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5 Ways to Promote Family Unity After a Death

Deaths are difficult times for families, and not just because of the grief and sadness involved. Suddenly, the extended family is thrust together. While this time should be for love and healing, it can also bring out old grudges, disagreements, and difficulties.

Here are some ideas to help you avoid family discord and promote family unity after a loved one's death.

1. Respect the Departed's Wishes

Different family members may have different opinions about the funeral, burial, and division of the estate. However, the opinion that matters above all is that of the departed.

Ideally, your departed loved one left a will expressing his or her wishes. Despite their personal opinions, family members should respect the departed's wishes for the funeral and burial.

The funeral should ascribe to the departed's religious beliefs, even if family members follow different religions. Ask the departed's religious leader to meet with the family before the funeral and explain more about the departed's religious beliefs.

After the funeral comes the difficult task of dividing the estate. The will should designate the departed's choice of executor, who is in charge of carrying out the will. The executor can also choose an estate lawyer to work as the mediator. It's especially important to hire an estate lawyer if the departed did not leave a will, if the departed left a large estate, or if the family anticipates conflict with the division of the property.

2. Know Your Role in Planning the Funeral

Typically, it's the responsibility of the next-of-kin (the closest living relative over age 18) to take charge of the funeral planning. The next-of-kin has the right to make any decisions not indicated in the will. The next-of-kin hierarchy is:

  • Spouse
  • Children
  • Parents
  • Siblings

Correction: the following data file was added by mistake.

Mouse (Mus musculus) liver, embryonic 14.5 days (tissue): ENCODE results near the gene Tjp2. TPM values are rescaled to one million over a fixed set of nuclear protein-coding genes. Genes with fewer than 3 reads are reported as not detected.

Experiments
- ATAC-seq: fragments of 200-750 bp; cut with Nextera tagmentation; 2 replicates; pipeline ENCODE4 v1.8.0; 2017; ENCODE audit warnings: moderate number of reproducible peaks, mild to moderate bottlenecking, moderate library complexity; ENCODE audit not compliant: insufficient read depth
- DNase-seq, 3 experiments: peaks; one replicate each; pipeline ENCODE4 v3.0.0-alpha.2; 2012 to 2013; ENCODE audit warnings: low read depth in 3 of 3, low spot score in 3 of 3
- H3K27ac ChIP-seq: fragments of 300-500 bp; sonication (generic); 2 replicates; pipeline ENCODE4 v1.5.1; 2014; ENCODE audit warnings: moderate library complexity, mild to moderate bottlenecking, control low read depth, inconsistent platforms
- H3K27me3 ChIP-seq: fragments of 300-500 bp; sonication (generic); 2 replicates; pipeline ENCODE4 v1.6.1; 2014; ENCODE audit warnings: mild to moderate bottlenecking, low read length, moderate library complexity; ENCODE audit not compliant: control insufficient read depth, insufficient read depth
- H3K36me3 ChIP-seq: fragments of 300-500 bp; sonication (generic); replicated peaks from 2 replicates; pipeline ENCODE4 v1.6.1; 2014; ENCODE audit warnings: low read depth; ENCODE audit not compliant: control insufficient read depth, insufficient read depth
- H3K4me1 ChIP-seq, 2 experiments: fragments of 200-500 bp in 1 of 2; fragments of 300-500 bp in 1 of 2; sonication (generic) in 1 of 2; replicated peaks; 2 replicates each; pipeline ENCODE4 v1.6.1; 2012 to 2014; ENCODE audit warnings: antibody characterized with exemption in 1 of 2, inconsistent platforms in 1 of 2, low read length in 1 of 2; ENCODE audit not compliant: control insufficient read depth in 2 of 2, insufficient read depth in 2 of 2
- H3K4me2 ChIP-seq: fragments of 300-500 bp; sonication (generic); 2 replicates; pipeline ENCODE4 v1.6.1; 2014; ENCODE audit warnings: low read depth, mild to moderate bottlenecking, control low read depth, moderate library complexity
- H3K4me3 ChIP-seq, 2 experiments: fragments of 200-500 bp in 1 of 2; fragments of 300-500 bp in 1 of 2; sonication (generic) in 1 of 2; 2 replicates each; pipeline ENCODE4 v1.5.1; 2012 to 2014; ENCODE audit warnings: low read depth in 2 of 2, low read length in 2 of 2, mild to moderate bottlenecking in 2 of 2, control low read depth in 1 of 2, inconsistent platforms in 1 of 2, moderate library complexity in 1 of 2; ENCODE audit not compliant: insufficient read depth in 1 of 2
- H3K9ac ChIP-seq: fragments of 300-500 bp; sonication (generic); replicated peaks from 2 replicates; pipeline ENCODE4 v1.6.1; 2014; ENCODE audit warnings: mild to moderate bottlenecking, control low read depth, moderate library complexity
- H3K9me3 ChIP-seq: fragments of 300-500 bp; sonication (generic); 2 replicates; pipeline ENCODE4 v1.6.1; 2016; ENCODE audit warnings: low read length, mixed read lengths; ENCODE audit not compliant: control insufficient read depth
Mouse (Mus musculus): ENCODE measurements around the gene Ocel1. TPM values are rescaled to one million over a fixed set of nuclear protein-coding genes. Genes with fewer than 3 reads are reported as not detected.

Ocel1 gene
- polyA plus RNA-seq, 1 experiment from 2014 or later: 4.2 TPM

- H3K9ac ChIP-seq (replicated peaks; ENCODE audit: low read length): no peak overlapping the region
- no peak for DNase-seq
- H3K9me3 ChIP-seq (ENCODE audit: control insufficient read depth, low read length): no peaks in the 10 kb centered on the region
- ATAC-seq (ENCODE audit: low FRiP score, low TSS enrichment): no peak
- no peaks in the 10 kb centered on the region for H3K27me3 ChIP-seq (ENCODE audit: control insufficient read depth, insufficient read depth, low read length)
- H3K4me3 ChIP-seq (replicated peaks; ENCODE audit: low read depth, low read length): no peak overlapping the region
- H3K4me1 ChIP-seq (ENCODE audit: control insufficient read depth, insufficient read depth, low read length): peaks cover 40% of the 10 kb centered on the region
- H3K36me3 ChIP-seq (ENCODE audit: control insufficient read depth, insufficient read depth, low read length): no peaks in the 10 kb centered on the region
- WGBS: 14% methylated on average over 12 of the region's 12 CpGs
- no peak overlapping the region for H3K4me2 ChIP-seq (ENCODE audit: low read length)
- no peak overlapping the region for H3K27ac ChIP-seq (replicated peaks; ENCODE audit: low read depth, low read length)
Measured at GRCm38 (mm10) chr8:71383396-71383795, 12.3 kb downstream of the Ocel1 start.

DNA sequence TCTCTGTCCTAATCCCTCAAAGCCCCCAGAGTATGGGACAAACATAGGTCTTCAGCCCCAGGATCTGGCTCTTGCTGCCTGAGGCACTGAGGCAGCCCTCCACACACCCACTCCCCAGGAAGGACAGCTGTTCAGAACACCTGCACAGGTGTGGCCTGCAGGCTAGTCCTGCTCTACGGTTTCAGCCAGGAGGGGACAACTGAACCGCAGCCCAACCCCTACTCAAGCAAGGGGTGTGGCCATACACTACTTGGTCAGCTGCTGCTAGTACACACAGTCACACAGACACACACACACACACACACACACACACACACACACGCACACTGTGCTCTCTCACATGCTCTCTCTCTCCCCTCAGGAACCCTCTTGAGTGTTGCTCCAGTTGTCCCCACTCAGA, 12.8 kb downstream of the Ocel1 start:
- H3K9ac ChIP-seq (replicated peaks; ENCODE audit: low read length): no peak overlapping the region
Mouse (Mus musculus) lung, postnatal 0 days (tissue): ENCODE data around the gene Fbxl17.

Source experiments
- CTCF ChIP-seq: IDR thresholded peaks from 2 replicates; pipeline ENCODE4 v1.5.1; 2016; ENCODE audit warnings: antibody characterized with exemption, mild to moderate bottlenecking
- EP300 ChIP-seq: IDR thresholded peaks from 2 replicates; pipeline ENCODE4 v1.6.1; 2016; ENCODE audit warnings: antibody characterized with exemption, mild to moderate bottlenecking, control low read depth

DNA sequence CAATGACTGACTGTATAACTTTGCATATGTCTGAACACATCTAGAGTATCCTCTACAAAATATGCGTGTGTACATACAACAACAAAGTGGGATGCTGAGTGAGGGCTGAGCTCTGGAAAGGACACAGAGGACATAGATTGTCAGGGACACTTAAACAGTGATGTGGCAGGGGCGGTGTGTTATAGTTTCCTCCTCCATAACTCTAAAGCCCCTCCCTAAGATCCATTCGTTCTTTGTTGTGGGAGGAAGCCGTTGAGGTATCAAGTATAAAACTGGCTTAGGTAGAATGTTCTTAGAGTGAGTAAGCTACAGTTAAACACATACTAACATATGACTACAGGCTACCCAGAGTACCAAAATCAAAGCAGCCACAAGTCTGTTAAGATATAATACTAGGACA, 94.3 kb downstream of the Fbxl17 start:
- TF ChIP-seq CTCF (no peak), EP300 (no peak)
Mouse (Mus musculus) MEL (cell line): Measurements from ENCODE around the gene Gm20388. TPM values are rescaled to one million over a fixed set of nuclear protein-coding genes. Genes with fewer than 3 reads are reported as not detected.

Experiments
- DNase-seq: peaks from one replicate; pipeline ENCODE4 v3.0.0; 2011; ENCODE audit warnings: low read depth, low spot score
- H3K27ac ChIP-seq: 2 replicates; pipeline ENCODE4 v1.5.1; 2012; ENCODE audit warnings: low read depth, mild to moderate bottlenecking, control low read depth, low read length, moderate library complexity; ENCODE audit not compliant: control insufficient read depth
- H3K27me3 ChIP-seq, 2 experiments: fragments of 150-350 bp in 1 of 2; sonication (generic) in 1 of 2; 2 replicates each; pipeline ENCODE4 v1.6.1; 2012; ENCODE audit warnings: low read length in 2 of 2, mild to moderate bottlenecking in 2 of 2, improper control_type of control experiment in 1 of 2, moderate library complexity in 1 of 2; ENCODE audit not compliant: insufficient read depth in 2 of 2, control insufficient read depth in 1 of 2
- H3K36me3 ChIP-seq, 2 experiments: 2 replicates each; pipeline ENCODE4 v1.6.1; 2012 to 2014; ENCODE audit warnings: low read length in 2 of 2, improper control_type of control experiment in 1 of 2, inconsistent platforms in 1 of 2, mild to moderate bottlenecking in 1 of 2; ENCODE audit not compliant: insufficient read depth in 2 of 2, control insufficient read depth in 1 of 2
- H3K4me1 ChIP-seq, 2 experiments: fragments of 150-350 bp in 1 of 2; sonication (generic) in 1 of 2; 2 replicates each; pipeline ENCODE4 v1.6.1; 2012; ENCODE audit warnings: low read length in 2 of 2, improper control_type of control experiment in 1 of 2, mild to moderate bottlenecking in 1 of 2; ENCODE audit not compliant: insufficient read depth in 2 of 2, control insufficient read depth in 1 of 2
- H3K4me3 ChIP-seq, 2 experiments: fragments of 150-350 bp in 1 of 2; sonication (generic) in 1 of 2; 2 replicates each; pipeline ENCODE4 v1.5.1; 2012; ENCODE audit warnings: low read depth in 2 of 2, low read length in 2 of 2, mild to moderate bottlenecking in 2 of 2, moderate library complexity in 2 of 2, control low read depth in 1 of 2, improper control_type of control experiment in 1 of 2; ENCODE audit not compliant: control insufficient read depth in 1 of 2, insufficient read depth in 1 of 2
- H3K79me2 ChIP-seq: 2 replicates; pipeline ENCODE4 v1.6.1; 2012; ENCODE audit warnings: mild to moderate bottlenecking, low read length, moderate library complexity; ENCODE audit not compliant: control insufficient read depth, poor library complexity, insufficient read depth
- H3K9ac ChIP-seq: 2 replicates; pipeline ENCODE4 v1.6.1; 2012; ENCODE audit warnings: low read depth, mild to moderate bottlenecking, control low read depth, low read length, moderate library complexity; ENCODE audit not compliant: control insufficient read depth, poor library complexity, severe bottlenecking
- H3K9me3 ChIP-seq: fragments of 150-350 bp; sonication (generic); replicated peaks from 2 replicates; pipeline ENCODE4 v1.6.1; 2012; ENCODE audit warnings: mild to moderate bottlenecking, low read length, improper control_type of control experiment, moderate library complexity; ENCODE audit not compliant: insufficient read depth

• Guardians
  • Grandchildren
  • Great-grandchildren
  • Nieces and nephews
  • Grand-nieces and grand-nephews
  • Grandparents
  • Aunts and uncles
  • Cousins

If you're the next-of-kin, you don't have to manage everything yourself. Make a list of things you need to do and start asking family and friends for help.

If you aren't the next-of-kin, volunteer to help in the way you best can. For example, if you're an experienced chef, you could volunteer to plan a family dinner. If you know about floral design, you could volunteer to select the flower arrangements. Don't be offended if the immediate family says "no." Simply be available for whatever they may ask you to do.

3. Welcome Everyone at the Funeral

Many situations can complicate family relationships. However, a funeral is a time for you and other family members to share in your mutual love for the departed. It's not a good time to express your disappointment or dislike for other family members. No matter any past grievances, express your gratitude and appreciation to anyone who attends.

If you think that your presence at someone's funeral will upset the immediate family, call someone in the family you trust and discuss whether you should attend. If you choose not to attend, send a note expressing your condolences.

4. Plan a Family Service

A funeral is a rare opportunity to reunite with many members of your family. However, at the funeral, family members will be busy greeting many friends and acquaintances. The family should have an opportunity to meet together and strengthen family bonds. Ideas include:

A family prayer service before the funeral

A family dinner after the service

A quiet evening to share memories and stories about the departed, including looking at photos and watching home videos A short service at the burial, including speeches, prayers, or musical numbers

These family activities can help you strengthen family relationships. They can also help you cope with your grief together as you reflect on memories of your loved one.

5. Give Family Members the Benefit of the Doubt

Remember that this time is stressful for all family members. They are trying to sort through their grief while dealing with nerve-racking decisions and high funeral costs. With a heightened emotional state comes a greater difficulty thinking rationally and making decisions. During this crazy time, family members may act selfishly or illogically in a desperate quest to gain a sense of control.

If a family member does something you don't agree with, don't give in to anger or blame. If necessary, talk to him or her about why his or her actions hurt you. When possible, try to let go and move on. Recognize that during this time, your family members might not act their best and might make some mistakes along the way.

Follow these guidelines to promote greater love and friendship among family members. Your loved one's funeral can be a time of family unity rather than division.

At Elmwood Casket Company, we believe that the cost of the funeral shouldn't drive a wedge in your family relationships. Turn to us for affordable, beautiful caskets, burial vaults, urns, and headstones that are up to 50% cheaper than those at funeral homes.

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